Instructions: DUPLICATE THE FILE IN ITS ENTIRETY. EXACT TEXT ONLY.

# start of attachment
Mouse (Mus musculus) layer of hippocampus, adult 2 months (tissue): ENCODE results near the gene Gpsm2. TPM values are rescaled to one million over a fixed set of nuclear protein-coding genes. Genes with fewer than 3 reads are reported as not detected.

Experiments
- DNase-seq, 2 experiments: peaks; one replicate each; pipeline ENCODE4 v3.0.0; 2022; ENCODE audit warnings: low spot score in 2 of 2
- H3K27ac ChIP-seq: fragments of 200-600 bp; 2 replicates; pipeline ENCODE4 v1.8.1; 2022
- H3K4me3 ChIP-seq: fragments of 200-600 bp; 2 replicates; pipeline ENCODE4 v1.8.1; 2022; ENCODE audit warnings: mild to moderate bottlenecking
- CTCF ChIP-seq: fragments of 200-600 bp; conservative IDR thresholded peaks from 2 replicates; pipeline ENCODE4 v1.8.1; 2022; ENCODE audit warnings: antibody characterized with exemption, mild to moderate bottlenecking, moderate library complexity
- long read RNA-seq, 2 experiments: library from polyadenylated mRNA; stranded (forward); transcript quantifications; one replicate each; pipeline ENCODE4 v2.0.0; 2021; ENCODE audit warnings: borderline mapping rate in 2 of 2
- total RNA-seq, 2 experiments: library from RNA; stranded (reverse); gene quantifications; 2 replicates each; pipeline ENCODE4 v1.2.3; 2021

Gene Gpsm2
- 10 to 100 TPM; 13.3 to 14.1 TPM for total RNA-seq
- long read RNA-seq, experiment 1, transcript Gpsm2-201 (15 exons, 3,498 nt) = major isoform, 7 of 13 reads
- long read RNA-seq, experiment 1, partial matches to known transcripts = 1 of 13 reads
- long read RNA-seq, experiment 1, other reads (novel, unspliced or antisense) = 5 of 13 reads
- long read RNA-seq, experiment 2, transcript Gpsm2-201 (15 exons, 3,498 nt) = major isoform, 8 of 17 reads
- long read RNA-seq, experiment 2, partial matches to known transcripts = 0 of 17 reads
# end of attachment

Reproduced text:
Mouse (Mus musculus) layer of hippocampus, adult 2 months (tissue): ENCODE results near the gene Gpsm2. TPM values are rescaled to one million over a fixed set of nuclear protein-coding genes. Genes with fewer than 3 reads are reported as not detected.

Experiments
- DNase-seq, 2 experiments: peaks; one replicate each; pipeline ENCODE4 v3.0.0; 2022; ENCODE audit warnings: low spot score in 2 of 2
- H3K27ac ChIP-seq: fragments of 200-600 bp; 2 replicates; pipeline ENCODE4 v1.8.1; 2022
- H3K4me3 ChIP-seq: fragments of 200-600 bp; 2 replicates; pipeline ENCODE4 v1.8.1; 2022; ENCODE audit warnings: mild to moderate bottlenecking
- CTCF ChIP-seq: fragments of 200-600 bp; conservative IDR thresholded peaks from 2 replicates; pipeline ENCODE4 v1.8.1; 2022; ENCODE audit warnings: antibody characterized with exemption, mild to moderate bottlenecking, moderate library complexity
- long read RNA-seq, 2 experiments: library from polyadenylated mRNA; stranded (forward); transcript quantifications; one replicate each; pipeline ENCODE4 v2.0.0; 2021; ENCODE audit warnings: borderline mapping rate in 2 of 2
- total RNA-seq, 2 experiments: library from RNA; stranded (reverse); gene quantifications; 2 replicates each; pipeline ENCODE4 v1.2.3; 2021

Gene Gpsm2
- 10 to 100 TPM; 13.3 to 14.1 TPM for total RNA-seq
- long read RNA-seq, experiment 1, transcript Gpsm2-201 (15 exons, 3,498 nt) = major isoform, 7 of 13 reads
- long read RNA-seq, experiment 1, partial matches to known transcripts = 1 of 13 reads
- long read RNA-seq, experiment 1, other reads (novel, unspliced or antisense) = 5 of 13 reads
- long read RNA-seq, experiment 2, transcript Gpsm2-201 (15 exons, 3,498 nt) = major isoform, 8 of 17 reads
- long read RNA-seq, experiment 2, partial matches to known transcripts = 0 of 17 reads